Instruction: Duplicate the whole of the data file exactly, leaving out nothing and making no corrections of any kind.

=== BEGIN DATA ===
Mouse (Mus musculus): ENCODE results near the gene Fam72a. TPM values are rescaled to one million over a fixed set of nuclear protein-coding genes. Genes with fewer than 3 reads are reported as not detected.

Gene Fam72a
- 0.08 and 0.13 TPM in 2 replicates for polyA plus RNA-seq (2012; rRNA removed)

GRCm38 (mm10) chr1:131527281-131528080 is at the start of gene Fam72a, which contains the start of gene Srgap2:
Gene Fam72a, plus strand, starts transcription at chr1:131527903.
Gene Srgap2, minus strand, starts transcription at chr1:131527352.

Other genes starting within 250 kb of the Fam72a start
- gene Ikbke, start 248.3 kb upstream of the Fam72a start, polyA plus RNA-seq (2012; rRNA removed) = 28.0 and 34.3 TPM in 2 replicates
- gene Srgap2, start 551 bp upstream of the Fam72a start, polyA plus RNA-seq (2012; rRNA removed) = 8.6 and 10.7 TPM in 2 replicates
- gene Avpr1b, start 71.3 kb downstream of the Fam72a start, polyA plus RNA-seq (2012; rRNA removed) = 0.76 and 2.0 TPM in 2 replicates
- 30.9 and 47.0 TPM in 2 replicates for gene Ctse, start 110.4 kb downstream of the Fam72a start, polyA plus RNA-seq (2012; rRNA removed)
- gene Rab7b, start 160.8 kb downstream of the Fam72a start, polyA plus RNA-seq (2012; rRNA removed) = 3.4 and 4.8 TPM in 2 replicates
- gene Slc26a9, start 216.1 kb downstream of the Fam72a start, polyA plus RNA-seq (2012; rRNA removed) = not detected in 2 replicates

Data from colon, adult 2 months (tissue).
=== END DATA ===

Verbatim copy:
Mouse (Mus musculus): ENCODE results near the gene Fam72a. TPM values are rescaled to one million over a fixed set of nuclear protein-coding genes. Genes with fewer than 3 reads are reported as not detected.

Gene Fam72a
- 0.08 and 0.13 TPM in 2 replicates for polyA plus RNA-seq (2012; rRNA removed)

GRCm38 (mm10) chr1:131527281-131528080 is at the start of gene Fam72a, which contains the start of gene Srgap2:
Gene Fam72a, plus strand, starts transcription at chr1:131527903.
Gene Srgap2, minus strand, starts transcription at chr1:131527352.

Other genes starting within 250 kb of the Fam72a start
- gene Ikbke, start 248.3 kb upstream of the Fam72a start, polyA plus RNA-seq (2012; rRNA removed) = 28.0 and 34.3 TPM in 2 replicates
- gene Srgap2, start 551 bp upstream of the Fam72a start, polyA plus RNA-seq (2012; rRNA removed) = 8.6 and 10.7 TPM in 2 replicates
- gene Avpr1b, start 71.3 kb downstream of the Fam72a start, polyA plus RNA-seq (2012; rRNA removed) = 0.76 and 2.0 TPM in 2 replicates
- 30.9 and 47.0 TPM in 2 replicates for gene Ctse, start 110.4 kb downstream of the Fam72a start, polyA plus RNA-seq (2012; rRNA removed)
- gene Rab7b, start 160.8 kb downstream of the Fam72a start, polyA plus RNA-seq (2012; rRNA removed) = 3.4 and 4.8 TPM in 2 replicates
- gene Slc26a9, start 216.1 kb downstream of the Fam72a start, polyA plus RNA-seq (2012; rRNA removed) = not detected in 2 replicates

Data from colon, adult 2 months (tissue).